In 1997, nine former priests accused Maciel of sexually abusing them during the 1940s, ’50s and ’60s. Legion officials have denied the allegations.

Legion spokesman Jay Dunlap said Vatican officials did not investigate the charges because they believed the claims to be without merit.

Closer to home, some parishioners at Sacramento’s Our Lady of Guadalupe have complained about the Legion’s priests there, saying they were aloof and made some people feel unwelcome. In September 2000, several parents became angry when a priest asked some teenage girls what they considered to be sexually inappropriate questions during confession.

The Sacramento diocese investigated the confession complaints and the priest involved said he had been trained to ask such questions in Mexico. Dunlap called the incident acultural clash. He said the church is vital and thriving.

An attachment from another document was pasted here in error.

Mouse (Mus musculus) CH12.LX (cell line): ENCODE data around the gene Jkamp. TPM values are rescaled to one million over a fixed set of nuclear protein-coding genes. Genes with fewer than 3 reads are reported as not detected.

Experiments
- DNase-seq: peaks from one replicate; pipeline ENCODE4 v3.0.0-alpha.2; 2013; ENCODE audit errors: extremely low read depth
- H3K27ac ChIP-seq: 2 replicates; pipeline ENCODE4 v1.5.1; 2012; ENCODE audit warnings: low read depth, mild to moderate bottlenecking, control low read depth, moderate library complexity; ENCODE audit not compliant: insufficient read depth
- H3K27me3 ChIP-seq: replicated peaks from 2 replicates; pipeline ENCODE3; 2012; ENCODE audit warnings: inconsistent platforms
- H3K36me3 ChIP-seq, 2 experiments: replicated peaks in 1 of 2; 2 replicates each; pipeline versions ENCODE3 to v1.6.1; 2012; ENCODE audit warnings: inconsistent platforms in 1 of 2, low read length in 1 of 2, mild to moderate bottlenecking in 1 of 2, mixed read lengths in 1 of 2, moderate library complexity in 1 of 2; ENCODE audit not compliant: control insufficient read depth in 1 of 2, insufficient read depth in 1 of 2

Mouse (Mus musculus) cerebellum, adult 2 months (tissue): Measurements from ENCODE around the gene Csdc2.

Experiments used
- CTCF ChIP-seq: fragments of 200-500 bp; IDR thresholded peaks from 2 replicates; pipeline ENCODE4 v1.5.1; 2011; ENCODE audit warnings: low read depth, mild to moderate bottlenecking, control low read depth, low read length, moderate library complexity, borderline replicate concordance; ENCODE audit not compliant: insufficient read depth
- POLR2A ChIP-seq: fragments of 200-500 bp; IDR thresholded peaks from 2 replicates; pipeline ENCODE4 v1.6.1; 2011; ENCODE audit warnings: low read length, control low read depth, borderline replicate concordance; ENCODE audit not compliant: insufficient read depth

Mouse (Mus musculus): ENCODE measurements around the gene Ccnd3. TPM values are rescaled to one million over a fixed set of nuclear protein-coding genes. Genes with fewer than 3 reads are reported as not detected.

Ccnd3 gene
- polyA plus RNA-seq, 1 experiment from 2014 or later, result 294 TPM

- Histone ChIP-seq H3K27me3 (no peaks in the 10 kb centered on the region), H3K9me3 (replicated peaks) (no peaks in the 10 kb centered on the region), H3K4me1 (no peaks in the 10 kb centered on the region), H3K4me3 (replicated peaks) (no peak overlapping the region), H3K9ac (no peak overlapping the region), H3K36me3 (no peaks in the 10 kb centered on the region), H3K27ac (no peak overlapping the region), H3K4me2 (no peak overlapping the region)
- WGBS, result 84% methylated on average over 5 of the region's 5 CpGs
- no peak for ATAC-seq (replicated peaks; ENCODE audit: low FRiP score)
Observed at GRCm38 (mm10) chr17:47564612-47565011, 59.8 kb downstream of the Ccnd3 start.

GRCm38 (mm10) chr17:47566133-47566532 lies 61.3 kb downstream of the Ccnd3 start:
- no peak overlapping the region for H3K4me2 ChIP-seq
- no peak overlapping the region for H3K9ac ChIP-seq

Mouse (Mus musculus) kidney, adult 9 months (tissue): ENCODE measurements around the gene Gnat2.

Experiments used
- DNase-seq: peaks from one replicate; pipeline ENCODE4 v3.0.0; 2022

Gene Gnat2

Earlier this year, developer Angelo Tsakopoulos proposed donating land west of Roseville for a private college campus. A team of education, business and civic leaders — many with ties to Tsakopoulos — formed the Regional University Committee to find a likely candidate.

But developer Eli Broad offered another Placer County parcel for a college. Tsakopoulos responded by identifying several other sites in the region — either near or on land he would like to develop — as possible university locations. Mather Field was one of the targeted properties.

In July, the Diocese of Sacramento paved the way for the Legion to locate in the region when Bishop William Weigand gave formal permission to develop a campus here.

It has always been Bishop Weigand’s dream to have a Catholic University in Sacramento,” the Rev. Jim Murphy said Thursday. We’re tired of rooting for San Francisco (Catholic) teams. It’s time we had our own.

About the Writer
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The Bee’s Terri Hardy can be reached at (916) 321-1073 or thardy@sacbee.com.

 

Mary Therese Helmeuller – My Experiences with RC Recruitment Tactics

By Mary Therese Helmeuller

 

Mary Therese Helmueller
137 E. Downs Ave.
St. Paul, MN 55117

Mary Ann Glendon
1575 Massachusetts Ave.
Harvard Law School
Cambridge MA 02138

Dear Mary Ann Glendon,

April 16, 2002